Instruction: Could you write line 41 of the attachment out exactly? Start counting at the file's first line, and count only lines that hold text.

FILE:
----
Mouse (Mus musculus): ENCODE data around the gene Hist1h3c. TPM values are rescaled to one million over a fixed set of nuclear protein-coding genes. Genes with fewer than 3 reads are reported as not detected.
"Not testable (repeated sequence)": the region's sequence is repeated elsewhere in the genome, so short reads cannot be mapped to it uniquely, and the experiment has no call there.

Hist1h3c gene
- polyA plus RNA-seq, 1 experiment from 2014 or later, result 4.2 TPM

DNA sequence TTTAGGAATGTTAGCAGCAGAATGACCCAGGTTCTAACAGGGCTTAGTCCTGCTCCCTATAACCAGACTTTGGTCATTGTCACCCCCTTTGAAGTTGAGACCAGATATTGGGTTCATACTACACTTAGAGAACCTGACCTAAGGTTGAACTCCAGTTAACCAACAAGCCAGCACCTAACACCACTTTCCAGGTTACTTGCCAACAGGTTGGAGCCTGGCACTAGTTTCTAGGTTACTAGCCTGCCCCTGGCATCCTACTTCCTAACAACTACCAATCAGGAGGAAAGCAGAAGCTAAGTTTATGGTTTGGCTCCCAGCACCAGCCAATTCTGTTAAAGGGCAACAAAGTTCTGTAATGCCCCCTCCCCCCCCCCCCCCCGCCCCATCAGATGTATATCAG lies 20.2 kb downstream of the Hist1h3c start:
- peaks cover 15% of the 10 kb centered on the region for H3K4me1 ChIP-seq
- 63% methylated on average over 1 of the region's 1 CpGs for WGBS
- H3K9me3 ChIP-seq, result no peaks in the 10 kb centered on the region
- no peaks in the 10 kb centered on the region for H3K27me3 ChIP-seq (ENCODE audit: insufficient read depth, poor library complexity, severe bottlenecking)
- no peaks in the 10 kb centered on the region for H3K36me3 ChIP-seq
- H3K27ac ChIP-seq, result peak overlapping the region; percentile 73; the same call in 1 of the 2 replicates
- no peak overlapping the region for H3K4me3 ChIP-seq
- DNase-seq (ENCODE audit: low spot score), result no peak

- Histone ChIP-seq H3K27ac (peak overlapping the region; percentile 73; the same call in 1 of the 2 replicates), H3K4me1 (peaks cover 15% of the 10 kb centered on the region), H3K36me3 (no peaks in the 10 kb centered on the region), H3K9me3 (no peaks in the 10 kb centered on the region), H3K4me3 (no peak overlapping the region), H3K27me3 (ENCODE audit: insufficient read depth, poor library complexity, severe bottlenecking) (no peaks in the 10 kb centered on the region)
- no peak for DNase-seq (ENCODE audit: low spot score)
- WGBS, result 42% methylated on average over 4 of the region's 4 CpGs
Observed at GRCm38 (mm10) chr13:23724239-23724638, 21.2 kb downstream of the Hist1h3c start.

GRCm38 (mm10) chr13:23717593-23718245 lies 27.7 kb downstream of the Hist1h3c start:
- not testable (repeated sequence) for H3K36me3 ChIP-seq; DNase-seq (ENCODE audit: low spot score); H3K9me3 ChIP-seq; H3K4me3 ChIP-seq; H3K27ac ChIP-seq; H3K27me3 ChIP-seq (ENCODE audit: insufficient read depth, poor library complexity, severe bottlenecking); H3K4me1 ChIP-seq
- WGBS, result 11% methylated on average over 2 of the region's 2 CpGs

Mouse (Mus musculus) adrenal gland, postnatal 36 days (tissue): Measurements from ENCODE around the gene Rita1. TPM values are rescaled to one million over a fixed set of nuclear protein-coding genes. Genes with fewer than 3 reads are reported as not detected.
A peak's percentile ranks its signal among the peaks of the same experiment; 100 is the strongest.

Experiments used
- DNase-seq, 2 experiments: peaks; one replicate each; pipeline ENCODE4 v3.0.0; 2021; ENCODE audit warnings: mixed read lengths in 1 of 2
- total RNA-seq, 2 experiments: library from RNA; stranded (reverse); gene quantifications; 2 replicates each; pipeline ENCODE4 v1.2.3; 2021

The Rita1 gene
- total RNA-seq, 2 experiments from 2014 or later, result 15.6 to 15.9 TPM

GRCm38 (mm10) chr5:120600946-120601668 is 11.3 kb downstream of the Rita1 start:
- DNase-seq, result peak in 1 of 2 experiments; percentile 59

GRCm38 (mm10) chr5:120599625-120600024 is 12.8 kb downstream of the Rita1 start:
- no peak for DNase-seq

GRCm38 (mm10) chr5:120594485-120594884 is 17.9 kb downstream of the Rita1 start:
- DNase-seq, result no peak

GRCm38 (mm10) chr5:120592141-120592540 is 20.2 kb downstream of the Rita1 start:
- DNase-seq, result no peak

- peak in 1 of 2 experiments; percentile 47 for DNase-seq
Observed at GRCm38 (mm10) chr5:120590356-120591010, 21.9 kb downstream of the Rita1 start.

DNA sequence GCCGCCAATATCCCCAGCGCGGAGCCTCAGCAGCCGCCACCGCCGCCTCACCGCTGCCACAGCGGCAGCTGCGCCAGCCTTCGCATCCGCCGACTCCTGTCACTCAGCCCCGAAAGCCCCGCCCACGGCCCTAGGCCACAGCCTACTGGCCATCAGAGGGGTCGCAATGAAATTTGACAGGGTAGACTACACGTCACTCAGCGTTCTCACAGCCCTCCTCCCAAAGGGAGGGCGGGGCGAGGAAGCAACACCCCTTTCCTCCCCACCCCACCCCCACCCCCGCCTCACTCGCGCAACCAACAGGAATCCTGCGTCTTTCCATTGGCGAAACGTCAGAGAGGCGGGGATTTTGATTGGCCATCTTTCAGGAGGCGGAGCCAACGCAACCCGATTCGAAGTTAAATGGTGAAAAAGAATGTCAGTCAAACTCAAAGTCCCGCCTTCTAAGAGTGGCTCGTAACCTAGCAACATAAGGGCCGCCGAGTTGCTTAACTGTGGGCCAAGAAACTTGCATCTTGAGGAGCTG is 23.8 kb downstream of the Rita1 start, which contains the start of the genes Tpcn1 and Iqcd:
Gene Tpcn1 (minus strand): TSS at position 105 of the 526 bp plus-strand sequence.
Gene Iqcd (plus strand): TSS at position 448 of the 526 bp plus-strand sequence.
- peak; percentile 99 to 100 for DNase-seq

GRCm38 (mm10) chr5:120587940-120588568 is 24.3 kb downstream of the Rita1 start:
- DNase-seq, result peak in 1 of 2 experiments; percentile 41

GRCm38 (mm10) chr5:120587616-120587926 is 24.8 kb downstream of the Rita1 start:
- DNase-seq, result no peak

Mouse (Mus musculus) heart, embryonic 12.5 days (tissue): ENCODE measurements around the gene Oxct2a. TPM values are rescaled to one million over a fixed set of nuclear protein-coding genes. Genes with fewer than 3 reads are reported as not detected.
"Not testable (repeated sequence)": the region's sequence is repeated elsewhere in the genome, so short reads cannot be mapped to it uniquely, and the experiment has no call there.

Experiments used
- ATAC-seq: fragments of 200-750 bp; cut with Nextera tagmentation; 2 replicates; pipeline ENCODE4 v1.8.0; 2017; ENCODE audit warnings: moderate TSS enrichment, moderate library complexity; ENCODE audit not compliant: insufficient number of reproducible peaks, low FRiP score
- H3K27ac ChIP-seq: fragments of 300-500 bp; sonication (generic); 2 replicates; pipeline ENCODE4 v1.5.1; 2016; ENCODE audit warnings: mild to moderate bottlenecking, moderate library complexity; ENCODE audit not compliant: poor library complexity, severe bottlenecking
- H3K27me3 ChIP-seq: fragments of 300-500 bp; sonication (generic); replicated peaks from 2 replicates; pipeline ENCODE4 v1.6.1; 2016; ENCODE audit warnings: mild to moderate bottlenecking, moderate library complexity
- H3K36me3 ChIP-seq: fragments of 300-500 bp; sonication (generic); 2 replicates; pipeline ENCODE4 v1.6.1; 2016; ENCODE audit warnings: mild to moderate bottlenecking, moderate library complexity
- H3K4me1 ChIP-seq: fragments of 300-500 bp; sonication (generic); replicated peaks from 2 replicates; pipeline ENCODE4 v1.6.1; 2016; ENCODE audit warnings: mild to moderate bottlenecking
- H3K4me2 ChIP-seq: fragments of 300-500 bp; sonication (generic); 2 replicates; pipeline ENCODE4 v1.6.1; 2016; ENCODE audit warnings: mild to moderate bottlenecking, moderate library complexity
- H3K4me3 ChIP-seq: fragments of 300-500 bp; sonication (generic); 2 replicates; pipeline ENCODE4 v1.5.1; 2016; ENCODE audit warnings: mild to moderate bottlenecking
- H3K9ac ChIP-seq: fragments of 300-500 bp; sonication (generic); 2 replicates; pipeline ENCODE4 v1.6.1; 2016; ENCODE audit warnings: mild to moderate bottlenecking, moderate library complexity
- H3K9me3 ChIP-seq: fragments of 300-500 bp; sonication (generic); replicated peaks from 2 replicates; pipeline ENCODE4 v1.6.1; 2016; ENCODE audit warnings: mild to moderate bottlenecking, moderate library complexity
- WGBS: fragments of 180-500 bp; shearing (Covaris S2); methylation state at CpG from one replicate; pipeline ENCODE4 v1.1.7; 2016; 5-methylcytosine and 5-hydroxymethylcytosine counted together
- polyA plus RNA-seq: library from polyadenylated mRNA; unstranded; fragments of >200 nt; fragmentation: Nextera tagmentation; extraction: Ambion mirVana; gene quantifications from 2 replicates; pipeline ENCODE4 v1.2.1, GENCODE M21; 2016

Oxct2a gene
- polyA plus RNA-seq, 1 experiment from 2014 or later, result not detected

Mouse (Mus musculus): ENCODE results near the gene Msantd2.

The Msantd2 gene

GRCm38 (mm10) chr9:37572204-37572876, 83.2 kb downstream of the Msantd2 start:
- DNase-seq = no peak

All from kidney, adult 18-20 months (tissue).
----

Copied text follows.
- peak; percentile 99 to 100 for DNase-seq